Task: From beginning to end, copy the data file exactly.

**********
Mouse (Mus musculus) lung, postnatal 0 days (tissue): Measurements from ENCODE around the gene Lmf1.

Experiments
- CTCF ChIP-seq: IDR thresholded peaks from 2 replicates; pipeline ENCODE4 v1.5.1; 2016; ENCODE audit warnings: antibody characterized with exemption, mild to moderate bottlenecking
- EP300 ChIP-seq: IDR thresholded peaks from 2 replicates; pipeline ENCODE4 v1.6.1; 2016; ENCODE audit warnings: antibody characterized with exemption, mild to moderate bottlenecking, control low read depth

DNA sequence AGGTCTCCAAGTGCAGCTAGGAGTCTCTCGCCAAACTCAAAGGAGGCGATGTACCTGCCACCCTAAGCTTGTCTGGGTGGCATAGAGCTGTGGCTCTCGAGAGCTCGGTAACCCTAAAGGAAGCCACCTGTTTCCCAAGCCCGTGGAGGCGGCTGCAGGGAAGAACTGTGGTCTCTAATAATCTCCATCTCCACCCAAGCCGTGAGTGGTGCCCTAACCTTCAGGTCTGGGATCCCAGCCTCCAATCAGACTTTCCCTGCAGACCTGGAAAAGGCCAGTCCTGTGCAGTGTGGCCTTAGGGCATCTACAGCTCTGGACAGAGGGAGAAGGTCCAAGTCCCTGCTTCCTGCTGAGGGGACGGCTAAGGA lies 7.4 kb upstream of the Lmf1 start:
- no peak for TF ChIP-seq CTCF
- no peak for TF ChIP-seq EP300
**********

Mouse (Mus musculus) lung, postnatal 0 days (tissue): Measurements from ENCODE around the gene Lmf1.

Experiments
- CTCF ChIP-seq: IDR thresholded peaks from 2 replicates; pipeline ENCODE4 v1.5.1; 2016; ENCODE audit warnings: antibody characterized with exemption, mild to moderate bottlenecking
- EP300 ChIP-seq: IDR thresholded peaks from 2 replicates; pipeline ENCODE4 v1.6.1; 2016; ENCODE audit warnings: antibody characterized with exemption, mild to moderate bottlenecking, control low read depth

DNA sequence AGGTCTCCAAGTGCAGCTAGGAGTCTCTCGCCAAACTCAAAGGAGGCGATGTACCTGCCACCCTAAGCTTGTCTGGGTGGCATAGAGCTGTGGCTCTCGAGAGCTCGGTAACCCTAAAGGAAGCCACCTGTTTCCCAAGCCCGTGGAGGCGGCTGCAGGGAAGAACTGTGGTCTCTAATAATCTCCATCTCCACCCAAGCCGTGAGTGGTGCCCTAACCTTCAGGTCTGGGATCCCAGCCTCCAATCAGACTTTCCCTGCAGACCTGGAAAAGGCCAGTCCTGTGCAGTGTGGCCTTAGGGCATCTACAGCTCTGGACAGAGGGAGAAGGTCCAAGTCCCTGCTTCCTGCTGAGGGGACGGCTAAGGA lies 7.4 kb upstream of the Lmf1 start:
- no peak for TF ChIP-seq CTCF
- no peak for TF ChIP-seq EP300